(My camera's broken so till I have it fixed I'm using images from elsewhere. This is from the Wildlife Conservation Society headquartered at Bronx Zoo, used in the book "A Different Nature: The Paradoxical World of Zoos and Their Uncertain Future", in which I found some of the historical details below. It's of the first Director of the zoo William Hornaday, at his desk in 1910.)
Last Sunday we took JNH to the Bronx Zoo, for a second birthday outing. Apparently its first Director William Hornaday wasn’t at all happy with it being described as the “Bronx Zoo.” When it opened in 1899 it was called the New York Zoological Park. He told newspapers that “the nickname ‘Bronx Zoo’ is undignified, offensive, injurious, totally unnecessary, [and] inexcusable.”
But of course the name stuck, to the extent that Bronx Zoo is a powerful brand. When we walked up from the East Tremont Ave subway station, following beneath the rickety iron of the elevated tracks before they curved off to the right, we soon saw the huge sign in block capitals above the Asia Gate entrance ahead of us: “BRONX ZOO.”
The place puts all other zoos I have visited to shame. Most leave you with a lingering feeling of guilt for gawping at animals in cramped enclosures. Not so here, where it almost seemed the other way around. Most of the animals appeared utterly at ease in their environment and in pristine condition, somewhat superior to the clumsy crowds who wove their way between the exhibits clutching their crumpled maps and sipping on sodas. (We timed our visit well, arriving only an hour or so after the zoo opened, and leaving by three. By that time the toddlers and babies who had not yet succumbed to their middle-of-the-day snooze emanated hot grumpiness, their tired parents likewise).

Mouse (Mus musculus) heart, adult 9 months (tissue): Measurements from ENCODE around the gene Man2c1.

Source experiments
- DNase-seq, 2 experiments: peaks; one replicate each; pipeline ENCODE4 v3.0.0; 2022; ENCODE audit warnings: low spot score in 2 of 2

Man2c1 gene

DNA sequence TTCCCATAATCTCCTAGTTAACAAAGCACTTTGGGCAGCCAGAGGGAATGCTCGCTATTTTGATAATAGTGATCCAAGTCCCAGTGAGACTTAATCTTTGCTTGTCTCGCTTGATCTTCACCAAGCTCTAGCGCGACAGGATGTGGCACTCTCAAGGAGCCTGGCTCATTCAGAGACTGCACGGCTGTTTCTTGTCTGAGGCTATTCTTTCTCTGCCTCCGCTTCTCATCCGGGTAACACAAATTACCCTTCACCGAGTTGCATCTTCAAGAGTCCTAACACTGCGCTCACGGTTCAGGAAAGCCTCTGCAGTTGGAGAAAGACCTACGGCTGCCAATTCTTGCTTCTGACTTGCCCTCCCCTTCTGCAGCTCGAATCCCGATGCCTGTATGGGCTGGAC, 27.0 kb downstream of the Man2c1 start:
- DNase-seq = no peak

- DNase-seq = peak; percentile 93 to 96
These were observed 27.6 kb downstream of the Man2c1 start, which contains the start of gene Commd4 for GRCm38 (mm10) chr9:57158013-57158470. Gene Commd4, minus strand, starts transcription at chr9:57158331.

Two words particularly come to mind in thinking about the zoo: proximity and participation. Visitors work their way through the middle of some of the enclosures in tunnels protected by glass, so that you are right up next to the animals. Hornaday had been critical of attempts to place animals in realistic habitats when that meant having to keep them far away from the visitors. When the German zoo pioneer Carl Hagenbeck approached him with a concept for “barless bear dens”, Hornaday said that, “I pointed out to him the great disadvantage that would be entailed by having our bears separated from our visitors by a distance of sixty or seventy feet. We deliberately decided against the Hagenbeck idea [and] we have never regretted it.”
Thanks to technological developments, a later Director of the zoo William Conway could go much further in combining realistic habitats with spectator-proximity. He set up an in-house design team that has approached zoo layout as theater. Epitomizing that approach is the Congo Gorilla Forest, which opened in 1999. It was our first target destination (we purposefully didn’t want to try to cover the whole zoo on one visit, we just had a few things we were keen to see while leaving the rest to random encounter). The route there brought us past camel rides for kids, then African Plains with its gazelle, lions and giraffe – and a “Dora [the Explorer] & Diego’s 4D Adventure”.